No. 2 Conn ecticut 72, Coll. of Charleston 24
The boxscore might say otherwise, but the College of Charleston women's basketball team saw some bright spots in Wednesday's 72-24 loss to No. 2 Connecticut.
The Cougars shot 14.3 percent from the field for the game, including a 2-for-23 start in the first half. Their turnovers matched their scoring total. Connecticut outrebounded Charleston, 50-30. Charleston scored only eight points in the first half, but that still was better than Fairleigh Dickinson, which got only five points in a 74-28 loss in November.
Things like that happen when you're competing against a team that has won seven national championships and has been to the Final Four the last four seasons. Connecticut improved to 10-1. The Cougars fell to 2-8. Charleston is off until Dec. 28, when the Cougars travel to Tulane.
A crowd of 3,868, more than three times the previous record crowd of 1,014 to watch a College of Charleston women's game, showed up to see the Cougars battle the Huskies at TD Arena.
College of Charleston coach Nancy Wilson hopes that will translate into more Cougars fans down the road.
"It's quite a privilege to get to play a team like Connecticut and have that kind of crowd," Wilson said. "I stressed to the team before the game to play loose, play hard and have a good time. I hope they felt loose and enjoyed the experience."
Junior guard Cathryn Hardy said the Cougars were able to enjoy the opportunity.
"It was really fun, a great time. Everyone had fun. Jazz Green making those (two 3-point) shots at the end was pretty sweet. It was a really fun night despite the outcome."
What fans might have expected from a Connecticut team coming off a 66-61 loss at No. 1 Baylor on Sunday night did not happen. Instead of taking things out on the younger, smaller College of Charleston team, the Huskies came out flat. They missed their first nine shots from the field and did not score until Kelly Faris hit a 3-pointer almost 4 1/2 minutes into the game.
The Huskies didn't reach double figures until they had played seven minutes, and the College of Charleston was within six points, 12-6, 11 minutes into the first half.
But Charleston went on a lengthy scoring drought. The Cougars did not score a field goal for almost 20 minutes, from the 8:38 mark in the first half until the 11:46 mark in the second half. Two free throws kept it from being a total shutout.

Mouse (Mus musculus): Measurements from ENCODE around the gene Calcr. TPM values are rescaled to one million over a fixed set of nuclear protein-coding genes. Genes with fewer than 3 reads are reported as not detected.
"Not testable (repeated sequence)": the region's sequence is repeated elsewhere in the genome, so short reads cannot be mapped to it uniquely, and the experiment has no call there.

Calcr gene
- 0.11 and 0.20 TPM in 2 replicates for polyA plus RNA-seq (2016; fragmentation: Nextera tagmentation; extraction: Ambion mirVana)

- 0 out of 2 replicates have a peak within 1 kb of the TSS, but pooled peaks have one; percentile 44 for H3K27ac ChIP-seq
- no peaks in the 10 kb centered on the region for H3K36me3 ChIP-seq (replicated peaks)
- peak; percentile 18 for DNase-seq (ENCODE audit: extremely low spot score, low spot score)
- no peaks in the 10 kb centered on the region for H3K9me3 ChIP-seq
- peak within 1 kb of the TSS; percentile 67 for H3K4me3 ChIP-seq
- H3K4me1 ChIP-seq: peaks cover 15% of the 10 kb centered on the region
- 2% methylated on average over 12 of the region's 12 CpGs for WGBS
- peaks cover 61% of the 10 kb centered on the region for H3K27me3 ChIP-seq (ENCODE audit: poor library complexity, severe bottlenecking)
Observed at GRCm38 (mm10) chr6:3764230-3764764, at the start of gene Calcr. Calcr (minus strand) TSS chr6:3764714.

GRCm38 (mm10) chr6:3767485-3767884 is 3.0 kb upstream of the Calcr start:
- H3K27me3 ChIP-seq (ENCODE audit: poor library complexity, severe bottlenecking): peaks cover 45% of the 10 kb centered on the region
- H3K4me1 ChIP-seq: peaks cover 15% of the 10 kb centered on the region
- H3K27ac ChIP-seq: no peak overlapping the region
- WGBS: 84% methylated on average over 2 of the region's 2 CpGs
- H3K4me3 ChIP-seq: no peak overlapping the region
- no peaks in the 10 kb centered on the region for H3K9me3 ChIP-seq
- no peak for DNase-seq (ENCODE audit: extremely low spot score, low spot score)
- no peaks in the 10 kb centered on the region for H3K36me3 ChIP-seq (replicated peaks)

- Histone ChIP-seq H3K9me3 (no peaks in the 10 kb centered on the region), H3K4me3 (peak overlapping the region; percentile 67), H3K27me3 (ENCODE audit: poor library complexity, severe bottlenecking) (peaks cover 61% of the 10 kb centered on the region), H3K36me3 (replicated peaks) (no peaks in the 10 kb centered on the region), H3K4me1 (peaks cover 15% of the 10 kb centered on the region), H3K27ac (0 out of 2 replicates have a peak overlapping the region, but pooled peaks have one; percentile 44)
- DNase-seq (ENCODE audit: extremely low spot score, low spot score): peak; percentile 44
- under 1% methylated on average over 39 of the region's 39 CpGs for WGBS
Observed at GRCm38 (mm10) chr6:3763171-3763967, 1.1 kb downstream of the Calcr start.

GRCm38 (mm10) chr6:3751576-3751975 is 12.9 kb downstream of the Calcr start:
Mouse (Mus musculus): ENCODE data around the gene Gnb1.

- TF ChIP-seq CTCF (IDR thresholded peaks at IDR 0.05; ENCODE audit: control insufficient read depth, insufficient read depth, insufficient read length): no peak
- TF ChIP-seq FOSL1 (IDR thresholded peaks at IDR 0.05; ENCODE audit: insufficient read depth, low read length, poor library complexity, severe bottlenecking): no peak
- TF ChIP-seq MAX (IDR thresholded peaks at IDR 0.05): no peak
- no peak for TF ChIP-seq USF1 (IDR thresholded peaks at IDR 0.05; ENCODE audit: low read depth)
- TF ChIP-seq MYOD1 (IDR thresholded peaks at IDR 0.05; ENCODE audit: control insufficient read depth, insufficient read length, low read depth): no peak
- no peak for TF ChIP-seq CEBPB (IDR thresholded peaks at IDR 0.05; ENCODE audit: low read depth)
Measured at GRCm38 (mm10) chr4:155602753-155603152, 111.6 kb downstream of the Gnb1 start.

Connecticut went on a 15-0 run late in the first half and started the second half with an 18-0 burst.
Connecticut coach Geno Auriemma said the first five to seven minutes of the game, maybe the entire first half, was painful. He expected a better rebound from the Baylor loss.
"We just had a long trip and we have a lot of young guys don't understand how to do that. One thing leads to another," Auriemma said. "When you're making shots everyone starts making them. When you're missing, everyone starts missing. It didn't have a good feel to it. I thought some of the guys did OK."
Auriemma complimented Charleston's effort.
"What they do probably belies their record. They played really, really hard and physical," Auriemma said. "They were really good at getting a body on you and being aggressive. Other than their offensive woes, where they couldn't make a shot, they played pretty hard and competed."
Connecticut shot 44.6 percent (29 of 65) from the field, and Hardy said she felt like the Cougars' defense may have had something to do with the Huskies' shooting problems.
"We can definitely take some positives from this," Hardy said. "We know they didn't make shots, but that also had something do with our defense. The fact we were able to hang with them for a while says a lot about how we should play against Southern Conference teams. We know it ended up being a big point difference, but to hold them as long as we did says a lot about this team."